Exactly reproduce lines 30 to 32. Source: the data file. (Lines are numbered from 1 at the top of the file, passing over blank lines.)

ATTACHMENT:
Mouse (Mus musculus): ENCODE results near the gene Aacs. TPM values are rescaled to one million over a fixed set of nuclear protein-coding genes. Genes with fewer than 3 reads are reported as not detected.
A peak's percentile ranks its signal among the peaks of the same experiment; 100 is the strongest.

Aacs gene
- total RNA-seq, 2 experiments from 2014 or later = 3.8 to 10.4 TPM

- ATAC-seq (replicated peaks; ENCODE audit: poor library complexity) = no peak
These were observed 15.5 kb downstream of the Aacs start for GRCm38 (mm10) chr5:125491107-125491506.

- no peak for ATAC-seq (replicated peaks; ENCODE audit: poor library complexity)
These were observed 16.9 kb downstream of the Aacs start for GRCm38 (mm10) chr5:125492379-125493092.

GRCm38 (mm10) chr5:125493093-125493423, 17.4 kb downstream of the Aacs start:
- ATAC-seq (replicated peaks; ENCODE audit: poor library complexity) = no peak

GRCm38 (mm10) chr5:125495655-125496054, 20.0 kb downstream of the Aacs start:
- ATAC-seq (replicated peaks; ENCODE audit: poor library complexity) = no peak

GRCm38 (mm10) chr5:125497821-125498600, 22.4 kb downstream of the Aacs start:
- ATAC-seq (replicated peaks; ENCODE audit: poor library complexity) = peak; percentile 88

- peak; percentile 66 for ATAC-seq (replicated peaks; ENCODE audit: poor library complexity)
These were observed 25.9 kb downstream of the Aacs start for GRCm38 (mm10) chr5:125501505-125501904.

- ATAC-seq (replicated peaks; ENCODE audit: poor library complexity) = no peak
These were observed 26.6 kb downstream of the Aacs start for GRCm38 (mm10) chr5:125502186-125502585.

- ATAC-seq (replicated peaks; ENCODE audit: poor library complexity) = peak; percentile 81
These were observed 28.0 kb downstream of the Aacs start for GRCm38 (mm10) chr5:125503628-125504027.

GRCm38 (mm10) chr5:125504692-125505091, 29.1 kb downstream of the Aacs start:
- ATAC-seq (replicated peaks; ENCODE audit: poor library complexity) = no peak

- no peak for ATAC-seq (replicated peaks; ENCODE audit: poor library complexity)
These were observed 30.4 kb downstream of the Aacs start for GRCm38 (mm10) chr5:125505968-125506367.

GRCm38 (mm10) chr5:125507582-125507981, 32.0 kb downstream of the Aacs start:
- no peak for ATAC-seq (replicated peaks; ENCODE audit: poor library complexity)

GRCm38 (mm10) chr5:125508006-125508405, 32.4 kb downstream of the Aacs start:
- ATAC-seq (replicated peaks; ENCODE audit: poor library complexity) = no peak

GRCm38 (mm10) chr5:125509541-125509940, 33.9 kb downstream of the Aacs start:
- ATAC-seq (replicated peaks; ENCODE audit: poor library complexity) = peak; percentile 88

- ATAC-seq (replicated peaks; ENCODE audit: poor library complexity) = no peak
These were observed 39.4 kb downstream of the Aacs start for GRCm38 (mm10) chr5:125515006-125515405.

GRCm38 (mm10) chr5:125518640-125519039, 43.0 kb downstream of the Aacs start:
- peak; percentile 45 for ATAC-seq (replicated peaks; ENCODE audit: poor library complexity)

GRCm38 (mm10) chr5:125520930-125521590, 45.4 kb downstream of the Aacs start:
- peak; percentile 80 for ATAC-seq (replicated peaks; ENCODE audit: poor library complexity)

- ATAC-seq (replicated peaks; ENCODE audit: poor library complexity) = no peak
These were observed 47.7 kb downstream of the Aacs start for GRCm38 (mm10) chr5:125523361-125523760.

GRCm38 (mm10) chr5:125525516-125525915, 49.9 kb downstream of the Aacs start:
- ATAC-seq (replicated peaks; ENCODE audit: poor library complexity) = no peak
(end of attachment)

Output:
- ATAC-seq (replicated peaks; ENCODE audit: poor library complexity) = peak; percentile 88

- ATAC-seq (replicated peaks; ENCODE audit: poor library complexity) = no peak
These were observed 39.4 kb downstream of the Aacs start for GRCm38 (mm10) chr5:125515006-125515405.